Tuesdays
6-8:40 p.m.

Torture is illegal under international law, yet it is practiced throughout the world, even in democratic countries. This course examines torture from the standpoint of history, sociology, psychology and political science, from the ancient Greeks to Abu Ghraib. We will learn why governments torture, how individuals become torturers and how to prevent torture from happening.

Taught by Professor Chris Einolf

Tuesdays and Thursdays
11 a.m. -12:15 p.m.

You have probably heard the phrase "it's all mental" from a coach, parent or teammate, but how much of sport and exercise is mental? While this question remains in doubt, there are strategies in mental training that can enhance performance, regardless of setting. Through your immersion in class content, you will find that you probably know most of the concepts we will discuss; however, this class will show you why you know them and further your ability to apply knowledge gained in your specific area of interest.

Taught by Professor Todd Gilson

Mondays
6-8:40 p.m.

We all know that politics is a numbers game. Are you prepared to play? In this new class we will learn introductory statistical concepts and focus them on the upcoming 2018 midterm elections. What variables are most important for election success? How sure are you that Candidate X is going to win that House seat? What does that graph really say about the elections most important to you? Utilize the science of data and put the pundits and prognosticators to the test.

Taught by Joel Gimbel

Mondays, Wednesdays, Thursdays and Fridays
2-2:50 p.m.

This undergraduate honors seminar provides an examination of mass political behavior in the United States, with an emphasis on traditional forms of political participation such as voting, protesting, campaign contributions and contacting elected officials. We will also consider the impact of technology and online political participation. In addition, we will discuss mass political behavior more broadly, including the role of political socialization and public opinion.

The goal is to survey what the best and most visible scholarship in the field has to say about why the American electorate behaves as it does.

Taught by Professor April K. Clark

Mondays and Wednesdays
11 a.m.-12:15 p.m.

In-course Contract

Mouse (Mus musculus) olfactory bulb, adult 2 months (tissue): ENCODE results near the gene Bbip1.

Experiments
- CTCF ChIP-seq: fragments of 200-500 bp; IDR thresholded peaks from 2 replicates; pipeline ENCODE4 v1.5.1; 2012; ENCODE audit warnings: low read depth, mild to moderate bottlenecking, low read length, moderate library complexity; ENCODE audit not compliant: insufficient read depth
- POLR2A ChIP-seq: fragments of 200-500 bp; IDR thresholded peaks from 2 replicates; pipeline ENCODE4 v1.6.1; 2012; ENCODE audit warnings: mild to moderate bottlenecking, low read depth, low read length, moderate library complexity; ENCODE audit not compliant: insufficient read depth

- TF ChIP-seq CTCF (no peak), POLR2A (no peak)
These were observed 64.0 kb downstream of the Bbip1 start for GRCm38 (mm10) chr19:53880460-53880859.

An in-course contract is an individualized project undertaken in a particular class to allow the class to fulfill honors requirements. To begin the process of completing an in-course contract, you will need to either make an appointment with an adviser or attend an in-course contract workshop. This requirement is designed to prepare you for the expectations of an in-course contract experience as a student in the University Honors Program by providing examples and a rubric used for evaluation, as well as give you the opportunity to ask questions. At any time, you can learn more about the process by reviewing the overview and synopsis form (to be submitted with a completed application page). Go to go.niu.edu/honorsicc to complete and submit your in-course contract proposal. Completed in-course contract proposals must be submitted no later than the Sunday after week #2 of the academic semester in which the class is being undertaken. Proposals submitted after the deadline will not be accepted.

Capstone

An in-course contract is an individualized project undertaken in a particular class to allow the class to fulfill honors requirements. To begin the process of completing an in-course contract, you will need to either make an appointment with an adviser or attend a capstone workshop. This requirement is designed to prepare you for the expectations of a capstone experience as a student in the University Honors Program, as well as give you the opportunity to ask questions. Completed capstone proposals are due to the University Honors Program no later than the second Friday of the academic semester in which the capstone is being undertaken.